• DETERMINISTIC / NOT DETERMINISTIC indicates whether a function will always return the same result for a given set of parameter values. This may be used internally in query optimization.
  • RETURNS NULL ON NULL INPUT and CALLED ON NULL INPUT indicate whether the function is defined as returning null if any of its parameters are null. If left unspecified, the default is CALLED ON NULL INPUT.
  • EXTERNAL NAME is used to define where SQLstream s-Server should look for the Java class implementing the function. Java-defined external functions must be located either in a class file on SQLstream s-Server’s Java classpath, or in an external Java archive (JAR) file loaded into the system using CREATE JAR. In the latter case, the qualified jar name is the name given to the jar as part of CREATE FUNCTION. If the jar name was not defined in the current schema, then the fully qualified . format must be used.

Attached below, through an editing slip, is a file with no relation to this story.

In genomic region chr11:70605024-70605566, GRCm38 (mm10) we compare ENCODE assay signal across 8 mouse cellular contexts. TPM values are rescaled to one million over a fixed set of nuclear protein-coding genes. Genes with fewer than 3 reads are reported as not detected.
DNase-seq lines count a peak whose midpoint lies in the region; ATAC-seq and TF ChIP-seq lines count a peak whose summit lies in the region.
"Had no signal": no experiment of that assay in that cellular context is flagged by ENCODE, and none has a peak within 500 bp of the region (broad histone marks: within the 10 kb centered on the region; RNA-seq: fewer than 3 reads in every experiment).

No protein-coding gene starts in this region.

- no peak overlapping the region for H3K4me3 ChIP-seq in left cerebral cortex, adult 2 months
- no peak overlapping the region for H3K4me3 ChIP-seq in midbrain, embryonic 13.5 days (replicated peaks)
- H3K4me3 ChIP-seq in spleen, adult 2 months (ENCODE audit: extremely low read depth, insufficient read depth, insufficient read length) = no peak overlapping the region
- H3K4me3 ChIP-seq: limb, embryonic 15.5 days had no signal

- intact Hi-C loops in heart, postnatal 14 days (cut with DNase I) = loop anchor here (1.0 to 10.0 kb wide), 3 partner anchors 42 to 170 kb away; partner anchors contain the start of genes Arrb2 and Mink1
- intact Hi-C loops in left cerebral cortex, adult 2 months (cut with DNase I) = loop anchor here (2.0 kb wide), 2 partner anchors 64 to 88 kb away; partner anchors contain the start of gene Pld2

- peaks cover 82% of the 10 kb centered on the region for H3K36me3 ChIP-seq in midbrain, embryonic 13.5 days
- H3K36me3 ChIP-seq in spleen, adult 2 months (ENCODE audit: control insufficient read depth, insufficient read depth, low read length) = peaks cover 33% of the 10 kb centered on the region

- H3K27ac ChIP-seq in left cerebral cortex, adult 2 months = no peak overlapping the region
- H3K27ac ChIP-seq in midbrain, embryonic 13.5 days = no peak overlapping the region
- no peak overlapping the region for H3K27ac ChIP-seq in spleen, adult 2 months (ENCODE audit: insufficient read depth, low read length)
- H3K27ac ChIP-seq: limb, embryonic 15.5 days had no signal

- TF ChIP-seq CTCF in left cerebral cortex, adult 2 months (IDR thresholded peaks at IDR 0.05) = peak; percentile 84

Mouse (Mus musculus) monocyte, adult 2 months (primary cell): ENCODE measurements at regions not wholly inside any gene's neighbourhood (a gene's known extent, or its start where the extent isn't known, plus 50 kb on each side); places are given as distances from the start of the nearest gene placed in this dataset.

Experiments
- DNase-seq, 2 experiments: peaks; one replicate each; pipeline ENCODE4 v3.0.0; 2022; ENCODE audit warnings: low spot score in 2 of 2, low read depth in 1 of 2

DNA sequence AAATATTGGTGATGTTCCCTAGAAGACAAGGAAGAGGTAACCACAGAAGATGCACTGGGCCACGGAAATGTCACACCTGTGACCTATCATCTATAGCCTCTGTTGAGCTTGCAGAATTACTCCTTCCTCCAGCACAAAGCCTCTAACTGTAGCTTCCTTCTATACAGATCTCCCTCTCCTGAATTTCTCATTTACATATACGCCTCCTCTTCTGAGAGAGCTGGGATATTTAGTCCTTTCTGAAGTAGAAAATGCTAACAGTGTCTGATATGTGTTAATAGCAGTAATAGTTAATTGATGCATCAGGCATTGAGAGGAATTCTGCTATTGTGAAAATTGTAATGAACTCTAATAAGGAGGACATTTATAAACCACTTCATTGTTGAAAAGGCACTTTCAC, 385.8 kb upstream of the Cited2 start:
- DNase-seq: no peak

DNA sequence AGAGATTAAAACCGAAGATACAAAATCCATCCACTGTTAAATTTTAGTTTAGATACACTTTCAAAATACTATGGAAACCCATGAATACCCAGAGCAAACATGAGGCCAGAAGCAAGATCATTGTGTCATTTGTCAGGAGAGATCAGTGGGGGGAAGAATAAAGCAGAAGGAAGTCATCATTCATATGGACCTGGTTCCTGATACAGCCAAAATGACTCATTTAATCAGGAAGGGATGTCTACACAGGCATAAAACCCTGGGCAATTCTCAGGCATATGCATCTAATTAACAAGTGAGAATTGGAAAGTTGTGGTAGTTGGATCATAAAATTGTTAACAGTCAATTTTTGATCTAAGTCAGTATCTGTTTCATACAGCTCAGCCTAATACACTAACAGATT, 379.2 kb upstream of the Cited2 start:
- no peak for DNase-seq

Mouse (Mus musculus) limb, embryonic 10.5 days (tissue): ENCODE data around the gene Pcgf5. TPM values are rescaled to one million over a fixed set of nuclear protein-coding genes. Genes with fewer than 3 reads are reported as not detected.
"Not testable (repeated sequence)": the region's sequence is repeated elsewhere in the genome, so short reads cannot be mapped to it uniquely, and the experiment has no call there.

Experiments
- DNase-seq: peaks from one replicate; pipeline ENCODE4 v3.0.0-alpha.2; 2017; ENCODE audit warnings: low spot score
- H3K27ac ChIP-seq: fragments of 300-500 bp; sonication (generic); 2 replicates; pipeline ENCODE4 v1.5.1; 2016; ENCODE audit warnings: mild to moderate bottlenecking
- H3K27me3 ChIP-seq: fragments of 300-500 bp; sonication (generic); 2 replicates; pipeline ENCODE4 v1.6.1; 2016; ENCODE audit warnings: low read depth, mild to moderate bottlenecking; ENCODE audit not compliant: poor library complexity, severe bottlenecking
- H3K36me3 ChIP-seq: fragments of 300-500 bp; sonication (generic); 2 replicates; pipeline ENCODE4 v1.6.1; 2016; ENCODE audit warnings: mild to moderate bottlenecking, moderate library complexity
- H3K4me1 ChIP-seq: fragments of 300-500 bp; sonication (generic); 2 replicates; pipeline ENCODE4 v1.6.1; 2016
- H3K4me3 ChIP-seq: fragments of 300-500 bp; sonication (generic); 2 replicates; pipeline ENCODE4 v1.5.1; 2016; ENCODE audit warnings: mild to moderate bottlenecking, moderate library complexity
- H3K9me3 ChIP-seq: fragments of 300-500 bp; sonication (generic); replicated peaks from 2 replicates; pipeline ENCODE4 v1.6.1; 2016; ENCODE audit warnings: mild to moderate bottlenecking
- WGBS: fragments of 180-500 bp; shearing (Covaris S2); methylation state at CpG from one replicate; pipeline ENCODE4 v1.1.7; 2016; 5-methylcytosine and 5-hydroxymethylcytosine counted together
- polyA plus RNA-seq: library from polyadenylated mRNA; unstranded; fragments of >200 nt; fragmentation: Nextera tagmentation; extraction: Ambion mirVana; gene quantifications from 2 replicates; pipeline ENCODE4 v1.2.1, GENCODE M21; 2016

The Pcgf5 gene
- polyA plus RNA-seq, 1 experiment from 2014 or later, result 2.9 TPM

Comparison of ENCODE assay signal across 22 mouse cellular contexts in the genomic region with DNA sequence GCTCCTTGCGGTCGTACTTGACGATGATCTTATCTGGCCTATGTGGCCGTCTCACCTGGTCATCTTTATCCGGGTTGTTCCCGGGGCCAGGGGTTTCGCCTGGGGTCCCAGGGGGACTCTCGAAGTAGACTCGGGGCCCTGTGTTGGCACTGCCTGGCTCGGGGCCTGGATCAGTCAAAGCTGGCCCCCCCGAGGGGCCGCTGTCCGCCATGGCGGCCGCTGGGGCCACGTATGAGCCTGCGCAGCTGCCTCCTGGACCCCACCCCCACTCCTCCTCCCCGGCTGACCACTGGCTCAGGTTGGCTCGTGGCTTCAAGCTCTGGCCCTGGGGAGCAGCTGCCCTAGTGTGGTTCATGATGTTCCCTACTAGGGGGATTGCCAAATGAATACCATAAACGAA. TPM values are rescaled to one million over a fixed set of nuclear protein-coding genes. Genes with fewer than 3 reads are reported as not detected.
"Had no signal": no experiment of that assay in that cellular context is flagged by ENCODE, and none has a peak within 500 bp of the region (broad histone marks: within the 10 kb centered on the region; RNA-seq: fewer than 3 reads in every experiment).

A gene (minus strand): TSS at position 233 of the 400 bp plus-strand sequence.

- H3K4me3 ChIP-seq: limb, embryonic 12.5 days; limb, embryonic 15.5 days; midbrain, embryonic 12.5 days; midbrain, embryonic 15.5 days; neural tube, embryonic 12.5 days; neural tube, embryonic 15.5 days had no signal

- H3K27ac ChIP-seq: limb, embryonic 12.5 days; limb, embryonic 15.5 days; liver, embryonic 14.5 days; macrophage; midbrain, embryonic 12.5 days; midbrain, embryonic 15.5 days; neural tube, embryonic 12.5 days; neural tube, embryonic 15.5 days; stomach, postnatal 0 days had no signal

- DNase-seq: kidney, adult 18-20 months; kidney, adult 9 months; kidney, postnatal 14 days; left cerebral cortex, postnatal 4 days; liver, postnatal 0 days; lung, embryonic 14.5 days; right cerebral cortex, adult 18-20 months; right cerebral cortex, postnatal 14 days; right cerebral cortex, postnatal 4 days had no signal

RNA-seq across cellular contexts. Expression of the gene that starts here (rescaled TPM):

The Java class containing the method must live inside a package.

The following EXTERNAL NAME clauses will work:

EXTERNAL NAME '"FOO_SCHEMA":foo.VarbinaryFunctions.toUTF8String'
<para styleclass="Code Example"></para>
EXTERNAL NAME '"FOO_SCHEMA":foo.bar.VarbinaryFunctions.toUTF8String'

but the following declaration will raise an error when you try to invoke the function:

EXTERNAL NAME '"FOO_SCHEMA":VarbinaryFunctions.toUTF8String'

Examples of Java User-Defined Functions

CREATE JAR "getFraction"
    LIBRARY 'file:/home/aspen/getFraction.jar'
    OPTIONS(0);
--- This code loads the installed Java JAR file

CREATE FUNCTION get_fraction(degrees DOUBLE )
RETURNS DOUBLE
LANGUAGE JAVA
NO SQL
EXTERNAL NAME 'GPSFuncsJavaLib:com.sqlstream.examples.geolocate.Degree.getFraction'
;

CREATE FUNCTION get_fraction( degrees DOUBLE )
RETURNS DOUBLE
LANGUAGE JAVA
NO SQL
EXTERNAL NAME 'class com.sqlstream.examples.geolocate.Degree.getFraction'
;

Note that the above examples only cover the sql CREATE FUNCTION call. To fully define a Java UDF, you need to create and define a Java class (such as com.sqlstream.examples.geolocate.Degree) using CREATE JAR. See the topic GeoLocation: An Example of User-Defined Functions in the s-Server Integration Guide for full examples covering the entire process.

Working with User-Defined Transformations (UDXs)